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Creating mood with foliage

At this time of year it’s tempting to go wild and opt for pure flower power. A garden without flowers can seem almost alien to some people, but never forget the other big consideration, be it a small courtyard or a large estate.

Foliage, in all its forms, textures and colours can play just as big a part, especially when the flowers have finished and the plants have to justify their place in the scheme with that little bit extra.

From the smallest alpines to the tallest trees, the foliage of a plant can define its character, shape and growth habit even when the plant isn’t in flower. Green is only one of a wide range of colours, too, from the red of a Smoke Bush (Cotinus coggygria), to the blue-grey of a Cardoon (Cynara cardunculus), through the yellow of a Tufted Sedge, (Carex elata ‘Aurea’) and even finally near-black, in the form of Lilyturf, (Ophiopogon ‘Nigrescens’). It’s the contrast of these colours, when placed carefully, that can give a garden its mood and draw the eye.

Foliage form is a key priority of a plant designer, where the size and outline of foliage can create either spectacular statements of movement or calm, subdued spaces which are easy on the eye. Large leaved plants like Rheum, Acanthus and Gunnera are bold and solid looking, filling space easily with their impressive, simple spans, whilst the smaller leaves of plants like Epimedium and Sedum achieve a different effect by clustering together many more leaves, creating a more detailed effect.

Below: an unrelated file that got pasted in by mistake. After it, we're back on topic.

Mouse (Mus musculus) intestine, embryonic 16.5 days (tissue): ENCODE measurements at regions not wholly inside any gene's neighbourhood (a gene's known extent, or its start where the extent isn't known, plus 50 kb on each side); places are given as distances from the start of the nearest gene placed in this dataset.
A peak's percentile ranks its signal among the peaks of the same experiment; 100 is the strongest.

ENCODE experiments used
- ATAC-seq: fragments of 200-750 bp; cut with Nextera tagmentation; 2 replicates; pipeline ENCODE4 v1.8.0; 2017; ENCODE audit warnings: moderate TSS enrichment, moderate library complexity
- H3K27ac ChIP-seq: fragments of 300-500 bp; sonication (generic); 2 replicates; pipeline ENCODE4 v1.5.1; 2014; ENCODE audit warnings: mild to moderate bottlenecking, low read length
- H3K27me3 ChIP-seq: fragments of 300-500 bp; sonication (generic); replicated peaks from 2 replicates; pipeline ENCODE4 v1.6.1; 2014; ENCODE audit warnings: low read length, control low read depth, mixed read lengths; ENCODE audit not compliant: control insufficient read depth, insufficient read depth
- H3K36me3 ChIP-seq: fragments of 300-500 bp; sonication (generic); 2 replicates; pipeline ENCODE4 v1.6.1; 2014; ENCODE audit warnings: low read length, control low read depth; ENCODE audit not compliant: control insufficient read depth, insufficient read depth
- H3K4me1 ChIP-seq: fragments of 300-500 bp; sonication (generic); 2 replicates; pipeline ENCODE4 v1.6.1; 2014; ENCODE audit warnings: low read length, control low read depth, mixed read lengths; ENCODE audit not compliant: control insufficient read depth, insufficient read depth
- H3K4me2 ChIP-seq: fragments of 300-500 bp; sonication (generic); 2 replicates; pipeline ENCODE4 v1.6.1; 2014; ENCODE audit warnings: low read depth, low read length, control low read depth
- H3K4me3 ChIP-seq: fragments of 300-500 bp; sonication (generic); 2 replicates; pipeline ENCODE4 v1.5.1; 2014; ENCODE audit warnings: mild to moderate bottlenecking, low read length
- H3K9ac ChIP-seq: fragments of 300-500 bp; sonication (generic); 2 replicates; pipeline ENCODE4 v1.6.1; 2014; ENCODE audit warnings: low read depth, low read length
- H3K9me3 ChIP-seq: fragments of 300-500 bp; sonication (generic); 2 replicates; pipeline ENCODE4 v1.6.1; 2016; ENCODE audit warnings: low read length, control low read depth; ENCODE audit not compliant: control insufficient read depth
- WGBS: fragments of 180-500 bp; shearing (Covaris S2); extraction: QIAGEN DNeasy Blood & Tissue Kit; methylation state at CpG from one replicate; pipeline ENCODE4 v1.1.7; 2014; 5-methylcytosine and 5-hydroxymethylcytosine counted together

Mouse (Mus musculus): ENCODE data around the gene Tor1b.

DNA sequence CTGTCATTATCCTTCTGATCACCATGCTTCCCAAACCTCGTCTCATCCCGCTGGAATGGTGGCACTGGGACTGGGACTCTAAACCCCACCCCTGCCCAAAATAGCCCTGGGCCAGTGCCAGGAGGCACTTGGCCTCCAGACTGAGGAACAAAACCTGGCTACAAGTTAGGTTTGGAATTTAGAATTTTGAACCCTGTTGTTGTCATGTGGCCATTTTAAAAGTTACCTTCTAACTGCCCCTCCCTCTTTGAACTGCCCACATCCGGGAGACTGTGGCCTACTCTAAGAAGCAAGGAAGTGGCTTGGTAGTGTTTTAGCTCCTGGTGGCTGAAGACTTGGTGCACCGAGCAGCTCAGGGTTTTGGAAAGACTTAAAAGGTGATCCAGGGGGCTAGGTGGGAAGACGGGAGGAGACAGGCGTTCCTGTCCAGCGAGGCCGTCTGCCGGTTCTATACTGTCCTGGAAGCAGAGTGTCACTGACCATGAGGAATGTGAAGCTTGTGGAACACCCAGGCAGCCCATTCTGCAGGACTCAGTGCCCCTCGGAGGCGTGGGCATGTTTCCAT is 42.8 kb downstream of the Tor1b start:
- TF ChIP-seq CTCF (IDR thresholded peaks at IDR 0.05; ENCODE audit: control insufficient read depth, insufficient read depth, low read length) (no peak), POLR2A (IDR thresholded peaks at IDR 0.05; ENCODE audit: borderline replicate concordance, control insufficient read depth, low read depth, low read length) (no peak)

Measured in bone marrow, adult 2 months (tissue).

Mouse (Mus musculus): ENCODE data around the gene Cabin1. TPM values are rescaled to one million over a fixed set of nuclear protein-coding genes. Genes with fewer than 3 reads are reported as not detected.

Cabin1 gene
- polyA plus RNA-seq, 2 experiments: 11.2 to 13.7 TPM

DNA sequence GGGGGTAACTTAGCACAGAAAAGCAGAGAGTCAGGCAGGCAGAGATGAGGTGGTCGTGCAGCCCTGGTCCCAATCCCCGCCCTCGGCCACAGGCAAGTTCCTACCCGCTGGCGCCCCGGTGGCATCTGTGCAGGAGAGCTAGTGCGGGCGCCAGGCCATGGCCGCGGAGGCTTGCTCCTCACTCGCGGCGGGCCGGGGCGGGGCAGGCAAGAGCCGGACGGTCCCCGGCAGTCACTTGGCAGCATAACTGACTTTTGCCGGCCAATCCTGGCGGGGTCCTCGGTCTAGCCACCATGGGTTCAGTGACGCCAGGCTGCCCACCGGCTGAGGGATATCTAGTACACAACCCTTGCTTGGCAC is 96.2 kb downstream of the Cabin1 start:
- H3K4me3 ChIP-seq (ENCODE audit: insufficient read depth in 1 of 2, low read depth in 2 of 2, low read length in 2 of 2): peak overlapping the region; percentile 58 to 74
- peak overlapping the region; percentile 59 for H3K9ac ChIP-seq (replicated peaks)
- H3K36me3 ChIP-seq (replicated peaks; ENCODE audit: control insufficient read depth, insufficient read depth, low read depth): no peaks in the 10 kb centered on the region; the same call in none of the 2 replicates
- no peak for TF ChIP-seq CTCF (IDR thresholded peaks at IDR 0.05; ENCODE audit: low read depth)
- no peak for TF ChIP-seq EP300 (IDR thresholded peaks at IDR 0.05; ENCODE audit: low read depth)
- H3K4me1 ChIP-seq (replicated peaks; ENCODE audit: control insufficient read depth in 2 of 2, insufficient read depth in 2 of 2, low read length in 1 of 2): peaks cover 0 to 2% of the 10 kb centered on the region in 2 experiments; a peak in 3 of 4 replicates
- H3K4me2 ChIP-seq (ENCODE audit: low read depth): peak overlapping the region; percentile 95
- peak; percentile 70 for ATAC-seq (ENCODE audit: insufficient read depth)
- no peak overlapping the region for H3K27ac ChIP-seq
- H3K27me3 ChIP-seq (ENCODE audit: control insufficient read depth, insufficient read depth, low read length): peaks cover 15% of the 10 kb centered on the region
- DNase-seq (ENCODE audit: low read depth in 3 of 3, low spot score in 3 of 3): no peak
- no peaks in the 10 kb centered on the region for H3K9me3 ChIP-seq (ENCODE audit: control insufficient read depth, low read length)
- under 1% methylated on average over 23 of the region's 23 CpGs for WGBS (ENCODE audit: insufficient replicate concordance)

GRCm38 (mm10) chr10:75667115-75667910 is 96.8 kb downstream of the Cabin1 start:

With summer here, foliage can also help to visually reduce the heat, with wide, tropical looking statements like sumptuous Cannas and Chusan Palms spreading out their leaves to soak up the sun. And of course, don’t forget the aromatics like Rosemary, Lavender, Fennel and Lemon Balm, whose foliage scent when touched is perfume in its purest form.